Jil Ebanoidze Becomes Director of Payments at Booking.com
Jill Ebanoidze has been living in Amsterdam for 12 years. She pursued her master's degree at the University of Maastricht in the Netherlands.
Recently, she became the Director of Payments at Booking.com, which includes a number of important responsibilities during the reorganization of the platform. However, prior to Booking, she had 10 years of experience on eBay, where she was a member of the Global Finance Group and had a relationship with several state markets.
"Citizens of each country want to use the means of payment that are familiar to them. We did a lot of work on this matter. Therefore, I handled all of eBay's revenues and financial side. Communication with different market places, payment companies, and fintech was part of our daily lives.", noted Jil Ebanoidze.
Founded in 1996 in Amsterdam, Booking.com is available in 43 languages and offers more than 28 million reported accommodation listings, including over 6.2 million homes, apartments, and other places to stay.
"People do not want to use several platforms anymore, they wish to receive all the services needed united in one space. In fact, the margin does not exist anymore in the activities of tech companies, and Booking is in the process of developing and refining financial technologies for its sub-brands. The companies, such as Facebook and Google are creating non-profile products actively. The share of young customers in the portfolio grows slowly, which is why organizations change. Experiments like this are the key to the future, and whoever introduces this innovation faster, will be the winner."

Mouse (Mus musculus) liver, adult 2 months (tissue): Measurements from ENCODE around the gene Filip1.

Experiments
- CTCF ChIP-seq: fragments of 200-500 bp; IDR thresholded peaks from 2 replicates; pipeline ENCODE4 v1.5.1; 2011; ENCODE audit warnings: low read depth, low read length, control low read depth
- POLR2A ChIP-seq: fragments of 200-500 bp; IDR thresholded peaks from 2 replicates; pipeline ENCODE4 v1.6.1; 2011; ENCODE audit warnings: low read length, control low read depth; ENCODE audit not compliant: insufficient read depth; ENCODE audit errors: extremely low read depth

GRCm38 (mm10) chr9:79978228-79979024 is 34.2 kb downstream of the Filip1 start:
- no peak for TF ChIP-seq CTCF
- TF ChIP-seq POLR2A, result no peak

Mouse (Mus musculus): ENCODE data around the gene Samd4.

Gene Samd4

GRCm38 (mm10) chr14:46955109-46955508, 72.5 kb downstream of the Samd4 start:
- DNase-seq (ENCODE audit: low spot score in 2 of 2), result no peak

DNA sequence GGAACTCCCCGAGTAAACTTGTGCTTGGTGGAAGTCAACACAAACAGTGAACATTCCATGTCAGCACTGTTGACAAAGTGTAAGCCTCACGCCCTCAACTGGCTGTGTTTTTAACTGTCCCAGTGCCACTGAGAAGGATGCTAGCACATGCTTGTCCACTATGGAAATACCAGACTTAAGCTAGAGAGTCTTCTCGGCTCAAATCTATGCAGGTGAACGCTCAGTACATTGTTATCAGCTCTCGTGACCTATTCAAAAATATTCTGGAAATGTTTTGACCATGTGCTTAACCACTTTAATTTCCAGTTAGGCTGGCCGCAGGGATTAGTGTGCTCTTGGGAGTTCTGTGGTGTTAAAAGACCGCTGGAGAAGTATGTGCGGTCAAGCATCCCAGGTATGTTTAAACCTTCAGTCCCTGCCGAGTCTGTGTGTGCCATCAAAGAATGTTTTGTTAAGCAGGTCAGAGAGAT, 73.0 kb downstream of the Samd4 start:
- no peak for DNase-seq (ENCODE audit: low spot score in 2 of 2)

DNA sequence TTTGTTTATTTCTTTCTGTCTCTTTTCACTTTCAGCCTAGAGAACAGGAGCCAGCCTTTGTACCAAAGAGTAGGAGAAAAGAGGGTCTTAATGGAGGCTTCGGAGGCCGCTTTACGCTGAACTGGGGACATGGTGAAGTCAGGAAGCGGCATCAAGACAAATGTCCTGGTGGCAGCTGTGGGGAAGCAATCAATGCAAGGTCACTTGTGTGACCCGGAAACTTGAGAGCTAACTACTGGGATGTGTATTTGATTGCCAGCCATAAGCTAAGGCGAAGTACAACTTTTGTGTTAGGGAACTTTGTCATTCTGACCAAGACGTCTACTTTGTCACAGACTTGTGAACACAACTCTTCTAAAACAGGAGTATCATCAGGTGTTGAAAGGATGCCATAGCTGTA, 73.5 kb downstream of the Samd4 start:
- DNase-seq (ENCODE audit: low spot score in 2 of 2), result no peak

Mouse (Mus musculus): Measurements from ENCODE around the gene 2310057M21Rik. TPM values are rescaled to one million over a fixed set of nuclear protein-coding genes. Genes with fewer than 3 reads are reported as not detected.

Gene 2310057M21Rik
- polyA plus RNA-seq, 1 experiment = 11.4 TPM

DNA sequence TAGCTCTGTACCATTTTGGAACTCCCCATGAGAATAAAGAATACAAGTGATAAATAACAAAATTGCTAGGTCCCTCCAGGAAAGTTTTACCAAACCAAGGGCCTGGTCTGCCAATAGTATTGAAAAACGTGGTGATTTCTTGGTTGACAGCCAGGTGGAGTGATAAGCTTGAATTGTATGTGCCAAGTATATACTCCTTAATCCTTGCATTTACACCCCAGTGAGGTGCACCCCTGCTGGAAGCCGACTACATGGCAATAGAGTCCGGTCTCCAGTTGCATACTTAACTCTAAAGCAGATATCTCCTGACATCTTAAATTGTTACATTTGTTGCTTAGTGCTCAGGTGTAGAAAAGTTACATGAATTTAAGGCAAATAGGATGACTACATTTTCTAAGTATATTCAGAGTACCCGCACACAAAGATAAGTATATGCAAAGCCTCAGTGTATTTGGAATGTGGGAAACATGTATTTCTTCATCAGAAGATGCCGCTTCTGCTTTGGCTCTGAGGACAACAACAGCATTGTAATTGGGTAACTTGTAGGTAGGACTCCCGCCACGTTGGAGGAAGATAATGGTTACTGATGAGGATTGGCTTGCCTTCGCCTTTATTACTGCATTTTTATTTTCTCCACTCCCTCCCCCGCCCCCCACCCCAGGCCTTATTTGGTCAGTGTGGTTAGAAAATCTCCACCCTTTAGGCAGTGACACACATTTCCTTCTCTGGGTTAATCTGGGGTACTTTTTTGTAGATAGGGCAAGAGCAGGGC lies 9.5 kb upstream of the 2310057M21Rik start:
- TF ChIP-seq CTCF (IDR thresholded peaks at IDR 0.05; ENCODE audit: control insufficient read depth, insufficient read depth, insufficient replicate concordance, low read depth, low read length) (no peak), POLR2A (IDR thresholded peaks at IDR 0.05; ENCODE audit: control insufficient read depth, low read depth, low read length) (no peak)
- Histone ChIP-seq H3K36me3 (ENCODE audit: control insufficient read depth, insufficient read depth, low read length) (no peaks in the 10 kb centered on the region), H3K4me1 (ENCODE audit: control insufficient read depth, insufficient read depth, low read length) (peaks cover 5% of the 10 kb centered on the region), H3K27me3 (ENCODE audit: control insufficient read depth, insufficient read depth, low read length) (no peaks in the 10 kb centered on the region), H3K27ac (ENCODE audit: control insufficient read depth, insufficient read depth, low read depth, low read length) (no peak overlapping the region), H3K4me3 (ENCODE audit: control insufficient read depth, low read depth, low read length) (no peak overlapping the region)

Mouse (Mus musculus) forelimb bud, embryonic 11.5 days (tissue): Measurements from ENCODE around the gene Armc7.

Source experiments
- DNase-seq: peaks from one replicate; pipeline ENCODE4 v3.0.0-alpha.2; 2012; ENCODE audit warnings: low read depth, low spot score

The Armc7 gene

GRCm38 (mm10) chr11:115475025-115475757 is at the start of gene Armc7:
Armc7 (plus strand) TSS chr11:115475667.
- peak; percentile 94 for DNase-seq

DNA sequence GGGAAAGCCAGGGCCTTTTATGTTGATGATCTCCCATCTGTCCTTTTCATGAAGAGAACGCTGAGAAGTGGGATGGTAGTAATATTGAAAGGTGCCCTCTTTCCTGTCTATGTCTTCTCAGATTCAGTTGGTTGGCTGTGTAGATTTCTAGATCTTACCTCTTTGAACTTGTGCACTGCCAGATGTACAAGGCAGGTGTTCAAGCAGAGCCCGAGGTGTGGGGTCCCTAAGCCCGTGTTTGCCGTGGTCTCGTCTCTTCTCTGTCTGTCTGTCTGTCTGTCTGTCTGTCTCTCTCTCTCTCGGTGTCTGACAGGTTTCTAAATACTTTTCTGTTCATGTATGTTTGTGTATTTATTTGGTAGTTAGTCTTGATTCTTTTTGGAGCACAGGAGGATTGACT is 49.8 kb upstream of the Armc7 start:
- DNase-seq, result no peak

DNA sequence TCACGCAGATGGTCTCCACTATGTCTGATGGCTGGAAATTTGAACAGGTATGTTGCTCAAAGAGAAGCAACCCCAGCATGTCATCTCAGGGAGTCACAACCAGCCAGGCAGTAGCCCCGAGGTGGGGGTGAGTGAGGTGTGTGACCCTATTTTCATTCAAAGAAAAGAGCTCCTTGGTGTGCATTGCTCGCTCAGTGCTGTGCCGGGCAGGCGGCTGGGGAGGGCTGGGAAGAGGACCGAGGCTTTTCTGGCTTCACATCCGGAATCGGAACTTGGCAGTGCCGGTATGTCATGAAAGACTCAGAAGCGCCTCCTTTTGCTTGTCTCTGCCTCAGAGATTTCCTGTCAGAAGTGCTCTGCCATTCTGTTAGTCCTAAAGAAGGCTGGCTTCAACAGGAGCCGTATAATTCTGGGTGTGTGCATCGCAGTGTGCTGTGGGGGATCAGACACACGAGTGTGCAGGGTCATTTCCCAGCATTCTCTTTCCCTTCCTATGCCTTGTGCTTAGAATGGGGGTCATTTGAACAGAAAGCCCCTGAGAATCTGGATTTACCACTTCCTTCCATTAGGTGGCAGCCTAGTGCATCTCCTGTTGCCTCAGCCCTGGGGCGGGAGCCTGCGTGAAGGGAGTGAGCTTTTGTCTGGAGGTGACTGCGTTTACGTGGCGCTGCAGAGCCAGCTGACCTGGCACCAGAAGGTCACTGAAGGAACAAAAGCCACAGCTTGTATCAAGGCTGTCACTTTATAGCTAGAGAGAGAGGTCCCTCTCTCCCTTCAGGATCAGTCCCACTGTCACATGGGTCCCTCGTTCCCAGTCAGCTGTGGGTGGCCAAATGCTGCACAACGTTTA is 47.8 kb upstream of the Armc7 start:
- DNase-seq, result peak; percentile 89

Jil Ebanoidze will play one of the crucial roles both in obtaining a license and maintenance.
"We will have 4 licenses in total: for the EU markets, for the US, Singapore, and the UK. This process started years ago, but its monitoring will be necessary for the future. We are forming a special team for this, in which I am actively involved. As a result, I will be working on developing an operational strategy, its management, and relations with regulators.
I have not had a business relationship with Georgia for a long time, however, the permanent connection with my country has never been broken. Georgia has a small market, so entrepreneurs create a global product in order to succeed. It is acceptable to use Georgia at minimum viable product (MVP) stage, but its launch must definitely take place in global markets."